The Public Works Department may want to put a public road from the Salt Pond area through the V.I. National Park’s Reef Bay valley as part of its Transportation Master Plan, but a park official had something to say about that Wednesday.
“There’s a very slim possibility of that ever happening,” the park’s deputy superintendent, Jayne Schaeffer, said Wednesday after a meeting held at the Legislature to unveil the master plan.
For many years, various local government officials have pushed to open what now amounts to a national park trail along St. John’s south shore. It would be a massive and expensive endeavor.
“We’re going to encounter a lot of environmental issues,” Marie-Elsie Dowell said to the dozen people gathered at the Legislature building for the meeting called by Public Works.
She is a vice-president at Parsons Brinckerhoff, the Miami-based consulting firm hired by Public Works to work on the Transportation Master Plan.
The plan has been in works since 2009 and is the result of several public and committee meetings. The plan is expected to last until 2040.
“This is the final plan, but it’s a fluid plan,” Public Works Commissioner Darryl Smalls said.
While the officials outlined plans to improve roads and fine tune the VITRAN bus service, several people who attended the meeting expressed concerns about the existing infrastructure.
The VITRAN bus service has recently improved with the arrival of new buses that can handle St. John’s hilly and winding roads, but it doesn’t run on weekends and holiday. Coral Bay Community Council president Sharon Coldren pointed out that many private sector workers do not have weekends and holidays off. Deputy Public Works Commissioner Karole Ovesen-McGregor said lack of funds prevent the department from running the buses on those days.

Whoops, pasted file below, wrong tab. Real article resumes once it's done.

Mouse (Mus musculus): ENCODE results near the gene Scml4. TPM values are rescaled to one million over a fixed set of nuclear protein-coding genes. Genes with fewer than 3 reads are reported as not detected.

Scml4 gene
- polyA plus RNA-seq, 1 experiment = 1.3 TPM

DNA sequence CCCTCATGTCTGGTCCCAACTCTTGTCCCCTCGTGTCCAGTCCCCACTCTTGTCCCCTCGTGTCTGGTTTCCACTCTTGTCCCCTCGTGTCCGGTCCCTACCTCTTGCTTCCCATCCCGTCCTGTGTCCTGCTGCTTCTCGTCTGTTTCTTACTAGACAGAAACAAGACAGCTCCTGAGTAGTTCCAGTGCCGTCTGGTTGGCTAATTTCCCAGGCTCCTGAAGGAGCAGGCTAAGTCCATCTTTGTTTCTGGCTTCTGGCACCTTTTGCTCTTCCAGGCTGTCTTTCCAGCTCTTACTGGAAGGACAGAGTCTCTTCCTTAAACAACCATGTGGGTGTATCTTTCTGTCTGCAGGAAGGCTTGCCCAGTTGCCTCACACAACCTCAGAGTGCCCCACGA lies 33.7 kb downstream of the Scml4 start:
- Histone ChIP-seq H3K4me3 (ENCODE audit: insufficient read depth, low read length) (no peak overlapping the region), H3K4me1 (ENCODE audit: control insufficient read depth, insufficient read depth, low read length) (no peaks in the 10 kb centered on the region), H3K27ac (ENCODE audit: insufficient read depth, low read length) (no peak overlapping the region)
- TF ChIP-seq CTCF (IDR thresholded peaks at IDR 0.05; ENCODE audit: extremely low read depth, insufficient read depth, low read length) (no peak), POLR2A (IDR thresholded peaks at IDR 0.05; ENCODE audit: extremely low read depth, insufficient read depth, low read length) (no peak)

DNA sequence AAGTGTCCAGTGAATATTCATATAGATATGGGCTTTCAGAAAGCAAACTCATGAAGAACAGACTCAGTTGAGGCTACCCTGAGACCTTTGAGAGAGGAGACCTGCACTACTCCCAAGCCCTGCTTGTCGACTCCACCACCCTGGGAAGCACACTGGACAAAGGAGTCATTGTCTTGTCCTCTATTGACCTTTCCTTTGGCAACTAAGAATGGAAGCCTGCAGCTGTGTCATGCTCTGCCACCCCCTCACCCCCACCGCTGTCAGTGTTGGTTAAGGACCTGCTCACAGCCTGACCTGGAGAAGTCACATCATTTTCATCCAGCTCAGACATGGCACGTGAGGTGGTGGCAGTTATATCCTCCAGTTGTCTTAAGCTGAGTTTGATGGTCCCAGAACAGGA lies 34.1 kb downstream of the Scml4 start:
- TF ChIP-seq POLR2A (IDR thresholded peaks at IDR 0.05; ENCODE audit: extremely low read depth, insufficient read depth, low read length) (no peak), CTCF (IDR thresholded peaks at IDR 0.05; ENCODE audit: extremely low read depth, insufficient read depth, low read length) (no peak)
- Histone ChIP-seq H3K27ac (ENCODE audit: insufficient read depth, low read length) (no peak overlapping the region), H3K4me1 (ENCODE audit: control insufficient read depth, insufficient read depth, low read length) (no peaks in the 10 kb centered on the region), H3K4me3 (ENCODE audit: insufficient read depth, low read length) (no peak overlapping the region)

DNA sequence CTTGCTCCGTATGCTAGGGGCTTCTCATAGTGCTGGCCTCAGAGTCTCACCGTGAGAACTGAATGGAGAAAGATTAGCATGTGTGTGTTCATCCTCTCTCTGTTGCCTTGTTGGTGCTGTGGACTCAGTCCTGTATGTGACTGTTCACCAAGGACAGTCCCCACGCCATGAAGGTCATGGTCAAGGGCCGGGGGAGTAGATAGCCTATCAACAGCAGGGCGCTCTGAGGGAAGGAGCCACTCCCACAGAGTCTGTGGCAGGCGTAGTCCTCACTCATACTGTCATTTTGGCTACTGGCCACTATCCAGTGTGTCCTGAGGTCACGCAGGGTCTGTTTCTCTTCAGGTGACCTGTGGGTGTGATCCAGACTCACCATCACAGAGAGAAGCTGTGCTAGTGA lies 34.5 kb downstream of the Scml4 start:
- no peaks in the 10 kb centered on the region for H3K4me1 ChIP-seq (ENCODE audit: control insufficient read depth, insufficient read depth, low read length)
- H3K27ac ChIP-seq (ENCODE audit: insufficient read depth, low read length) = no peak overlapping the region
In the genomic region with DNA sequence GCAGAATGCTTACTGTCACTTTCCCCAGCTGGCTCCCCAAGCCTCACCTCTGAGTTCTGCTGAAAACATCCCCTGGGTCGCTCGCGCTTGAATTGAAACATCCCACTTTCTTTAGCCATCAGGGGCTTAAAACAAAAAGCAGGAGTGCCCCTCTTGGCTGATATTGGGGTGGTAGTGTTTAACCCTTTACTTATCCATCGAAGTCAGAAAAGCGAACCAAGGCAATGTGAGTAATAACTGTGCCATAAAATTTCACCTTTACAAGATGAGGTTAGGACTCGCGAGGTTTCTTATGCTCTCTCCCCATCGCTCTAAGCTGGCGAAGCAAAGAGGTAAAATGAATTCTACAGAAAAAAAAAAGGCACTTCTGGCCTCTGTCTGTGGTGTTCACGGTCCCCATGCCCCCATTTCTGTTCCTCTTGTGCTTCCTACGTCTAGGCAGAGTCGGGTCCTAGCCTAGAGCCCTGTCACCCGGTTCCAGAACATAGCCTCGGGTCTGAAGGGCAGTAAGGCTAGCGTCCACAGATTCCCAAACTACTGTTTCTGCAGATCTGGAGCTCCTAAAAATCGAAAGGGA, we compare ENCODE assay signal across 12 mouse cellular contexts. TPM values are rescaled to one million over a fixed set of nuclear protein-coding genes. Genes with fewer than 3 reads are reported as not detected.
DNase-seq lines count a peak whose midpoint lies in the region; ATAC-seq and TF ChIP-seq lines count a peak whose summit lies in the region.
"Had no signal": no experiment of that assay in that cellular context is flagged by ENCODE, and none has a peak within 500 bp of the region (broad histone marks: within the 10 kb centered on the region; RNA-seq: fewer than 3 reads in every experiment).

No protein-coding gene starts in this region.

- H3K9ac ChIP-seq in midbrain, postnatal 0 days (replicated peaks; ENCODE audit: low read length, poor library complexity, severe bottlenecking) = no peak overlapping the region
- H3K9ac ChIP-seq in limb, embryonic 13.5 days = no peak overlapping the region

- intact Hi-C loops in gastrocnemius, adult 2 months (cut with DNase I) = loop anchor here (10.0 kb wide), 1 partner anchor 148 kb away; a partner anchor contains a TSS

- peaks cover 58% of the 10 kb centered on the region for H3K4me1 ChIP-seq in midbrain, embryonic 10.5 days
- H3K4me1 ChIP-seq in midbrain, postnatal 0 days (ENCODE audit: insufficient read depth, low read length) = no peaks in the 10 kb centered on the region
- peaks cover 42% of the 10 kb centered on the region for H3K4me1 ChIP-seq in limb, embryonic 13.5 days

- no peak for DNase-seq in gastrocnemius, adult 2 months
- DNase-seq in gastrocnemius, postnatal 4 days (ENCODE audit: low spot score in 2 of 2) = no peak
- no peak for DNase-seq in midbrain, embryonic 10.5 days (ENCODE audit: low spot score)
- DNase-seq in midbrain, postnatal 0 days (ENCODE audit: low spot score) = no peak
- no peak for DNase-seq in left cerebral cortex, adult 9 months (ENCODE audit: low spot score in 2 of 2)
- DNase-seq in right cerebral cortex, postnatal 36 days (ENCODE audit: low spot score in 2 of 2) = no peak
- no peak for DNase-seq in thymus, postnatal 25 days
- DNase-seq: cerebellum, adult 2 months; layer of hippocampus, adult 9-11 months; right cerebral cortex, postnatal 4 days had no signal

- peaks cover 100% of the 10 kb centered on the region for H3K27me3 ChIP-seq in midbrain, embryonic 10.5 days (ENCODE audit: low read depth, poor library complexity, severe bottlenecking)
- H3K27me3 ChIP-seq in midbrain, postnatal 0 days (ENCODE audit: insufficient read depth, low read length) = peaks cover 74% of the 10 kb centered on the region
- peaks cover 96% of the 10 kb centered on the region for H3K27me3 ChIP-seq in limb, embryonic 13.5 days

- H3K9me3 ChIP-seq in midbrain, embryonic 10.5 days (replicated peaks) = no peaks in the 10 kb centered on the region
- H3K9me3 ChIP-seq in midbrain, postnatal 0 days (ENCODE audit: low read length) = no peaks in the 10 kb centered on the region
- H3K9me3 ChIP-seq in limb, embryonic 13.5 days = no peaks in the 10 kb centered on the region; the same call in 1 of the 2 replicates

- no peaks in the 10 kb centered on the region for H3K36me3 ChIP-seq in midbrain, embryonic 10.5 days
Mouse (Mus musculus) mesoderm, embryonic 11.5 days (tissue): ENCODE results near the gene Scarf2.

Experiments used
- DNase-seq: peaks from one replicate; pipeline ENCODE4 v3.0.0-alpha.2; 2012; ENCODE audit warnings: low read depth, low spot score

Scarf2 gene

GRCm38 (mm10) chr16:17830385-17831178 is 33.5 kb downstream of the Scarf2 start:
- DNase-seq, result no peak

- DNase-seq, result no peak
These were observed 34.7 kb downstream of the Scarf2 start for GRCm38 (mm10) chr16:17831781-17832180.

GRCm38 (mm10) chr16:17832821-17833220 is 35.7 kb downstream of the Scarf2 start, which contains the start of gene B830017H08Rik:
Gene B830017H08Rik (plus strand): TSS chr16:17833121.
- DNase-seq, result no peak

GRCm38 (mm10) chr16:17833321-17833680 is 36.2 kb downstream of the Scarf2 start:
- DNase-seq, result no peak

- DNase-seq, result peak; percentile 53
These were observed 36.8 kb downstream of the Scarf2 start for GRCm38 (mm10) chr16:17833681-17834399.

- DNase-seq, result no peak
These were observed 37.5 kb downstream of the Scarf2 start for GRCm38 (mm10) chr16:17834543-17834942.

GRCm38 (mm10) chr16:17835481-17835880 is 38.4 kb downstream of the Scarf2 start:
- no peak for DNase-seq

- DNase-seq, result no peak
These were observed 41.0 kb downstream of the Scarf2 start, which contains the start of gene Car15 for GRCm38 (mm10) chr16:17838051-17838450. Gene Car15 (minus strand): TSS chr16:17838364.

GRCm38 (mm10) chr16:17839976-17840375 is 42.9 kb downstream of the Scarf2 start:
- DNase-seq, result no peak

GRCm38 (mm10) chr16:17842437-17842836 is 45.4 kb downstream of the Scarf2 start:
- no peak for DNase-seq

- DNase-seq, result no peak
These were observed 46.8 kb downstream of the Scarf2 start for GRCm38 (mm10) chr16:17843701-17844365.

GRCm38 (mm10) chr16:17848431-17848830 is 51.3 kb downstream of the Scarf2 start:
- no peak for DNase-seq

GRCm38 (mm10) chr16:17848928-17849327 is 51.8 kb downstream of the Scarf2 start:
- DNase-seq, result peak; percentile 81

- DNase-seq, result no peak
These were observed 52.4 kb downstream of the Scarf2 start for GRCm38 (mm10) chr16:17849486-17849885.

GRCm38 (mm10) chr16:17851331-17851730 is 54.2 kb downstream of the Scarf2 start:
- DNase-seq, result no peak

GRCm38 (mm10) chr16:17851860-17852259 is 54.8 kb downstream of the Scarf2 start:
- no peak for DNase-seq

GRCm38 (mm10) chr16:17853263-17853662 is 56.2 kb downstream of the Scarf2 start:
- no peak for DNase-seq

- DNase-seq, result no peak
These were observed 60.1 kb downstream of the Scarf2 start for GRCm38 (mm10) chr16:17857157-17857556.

“Our hope is with increased ridership, revenues pick up. The obvious goal is to resume weekends and holiday,” Smalls said.
Allowing riders with suitcases on the buses is likely to increase ridership, and Smalls said after the meeting that he would look into that. Currently, suitcases are not allowed but baby carriages are.
Public Works planner Keith Richards said he’s evaluating the possibility of putting in park-and-ride lots in Coral Bay and in Susannaberg near Myrah Keating Community Health Center so people wouldn’t have to take their vehicles into Cruz Bay. Parking in Cruz Bay is often a challenge and the park-and-ride lot would help alleviate that issue.
Smalls also said that while the barge service between Cruz Bay and Red Hook, St. Thomas, is part of the transportation equation, because it’s not operated by Public Works there was no way to include it in the plan. The ferries are included because Public Works this year leased two boats to the island’s privately-owned ferry companies, Transportation Services and Varlack Ventures, to augment their own ferries.
Smalls said his goal was to have people be able to take public transportation from Coral Bay, St. John, to Bordeaux, St. Thomas, using the bus and ferries.
While the VITRAN buses do meet the arriving ferries in Cruz Bay, Richards said a goal was to have the buses meet ferries that arrive in Red Hook and head to shopping centers such as Tutu Park Mall.
Smalls also said that due to the Legislature, seniors ride the VITRAN bus for free. This impacts VITRAN’s bottom line.
“We’ve had instances where the bus was filled with non-paying passengers,” Smalls said, calling for a change in the legislation so seniors resume paying.
As it currently stands, the regular fare is $1. Previously, seniors paid 55 cents. Smalls said all fares need to increase.
At issues for several residents was the steepness of Jacob’s Ladder, a narrow and extremely steep road outside of Cruz Bay. It’s a busy road and the only way from Cruz Bay to the Westin Resort and Villas and the Great Cruz Bay and Chocolate Hole neighborhoods.
“In a light drizzle, it gets really slick,” St. John resident Melville Samuel said, recalling that a St. John resident died many years ago when his vehicle slid back downhill.
Smalls said there was no easy solution to that problem because there are houses on both sides of the road. To make a series of switchbacks up the road to alleviate the steepness would mean taking that land.
“There is no quick, easy fix,” Smalls said.
The Transportation Master Plan meetings began Tuesday on St. Croix. They will wrap up at 6 p.m. Thursday at the Lockhart Elementary School cafeteria on St. Thomas.